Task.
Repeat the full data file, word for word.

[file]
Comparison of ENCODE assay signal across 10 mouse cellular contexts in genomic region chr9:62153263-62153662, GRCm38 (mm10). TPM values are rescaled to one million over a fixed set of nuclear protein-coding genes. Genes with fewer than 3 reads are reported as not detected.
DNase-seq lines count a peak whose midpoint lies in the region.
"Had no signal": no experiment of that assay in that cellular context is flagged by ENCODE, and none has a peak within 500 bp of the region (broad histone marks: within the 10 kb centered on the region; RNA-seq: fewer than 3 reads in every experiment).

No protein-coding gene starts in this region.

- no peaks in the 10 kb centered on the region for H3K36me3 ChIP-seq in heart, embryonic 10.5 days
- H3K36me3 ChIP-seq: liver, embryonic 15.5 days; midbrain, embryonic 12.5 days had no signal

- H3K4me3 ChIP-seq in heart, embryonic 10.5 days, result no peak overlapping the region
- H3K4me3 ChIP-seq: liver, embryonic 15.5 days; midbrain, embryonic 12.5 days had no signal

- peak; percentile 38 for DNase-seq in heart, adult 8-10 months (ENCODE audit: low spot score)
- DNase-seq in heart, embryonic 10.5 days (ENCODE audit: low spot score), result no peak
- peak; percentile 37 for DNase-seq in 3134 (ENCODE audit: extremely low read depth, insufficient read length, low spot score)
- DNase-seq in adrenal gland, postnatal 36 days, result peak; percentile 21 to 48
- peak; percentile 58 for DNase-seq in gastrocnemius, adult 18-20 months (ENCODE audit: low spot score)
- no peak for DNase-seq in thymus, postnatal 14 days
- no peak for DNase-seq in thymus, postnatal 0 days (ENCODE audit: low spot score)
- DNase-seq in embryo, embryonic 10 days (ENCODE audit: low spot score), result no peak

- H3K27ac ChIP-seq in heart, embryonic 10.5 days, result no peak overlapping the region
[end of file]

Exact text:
Comparison of ENCODE assay signal across 10 mouse cellular contexts in genomic region chr9:62153263-62153662, GRCm38 (mm10). TPM values are rescaled to one million over a fixed set of nuclear protein-coding genes. Genes with fewer than 3 reads are reported as not detected.
DNase-seq lines count a peak whose midpoint lies in the region.
"Had no signal": no experiment of that assay in that cellular context is flagged by ENCODE, and none has a peak within 500 bp of the region (broad histone marks: within the 10 kb centered on the region; RNA-seq: fewer than 3 reads in every experiment).

No protein-coding gene starts in this region.

- no peaks in the 10 kb centered on the region for H3K36me3 ChIP-seq in heart, embryonic 10.5 days
- H3K36me3 ChIP-seq: liver, embryonic 15.5 days; midbrain, embryonic 12.5 days had no signal

- H3K4me3 ChIP-seq in heart, embryonic 10.5 days, result no peak overlapping the region
- H3K4me3 ChIP-seq: liver, embryonic 15.5 days; midbrain, embryonic 12.5 days had no signal

- peak; percentile 38 for DNase-seq in heart, adult 8-10 months (ENCODE audit: low spot score)
- DNase-seq in heart, embryonic 10.5 days (ENCODE audit: low spot score), result no peak
- peak; percentile 37 for DNase-seq in 3134 (ENCODE audit: extremely low read depth, insufficient read length, low spot score)
- DNase-seq in adrenal gland, postnatal 36 days, result peak; percentile 21 to 48
- peak; percentile 58 for DNase-seq in gastrocnemius, adult 18-20 months (ENCODE audit: low spot score)
- no peak for DNase-seq in thymus, postnatal 14 days
- no peak for DNase-seq in thymus, postnatal 0 days (ENCODE audit: low spot score)
- DNase-seq in embryo, embryonic 10 days (ENCODE audit: low spot score), result no peak

- H3K27ac ChIP-seq in heart, embryonic 10.5 days, result no peak overlapping the region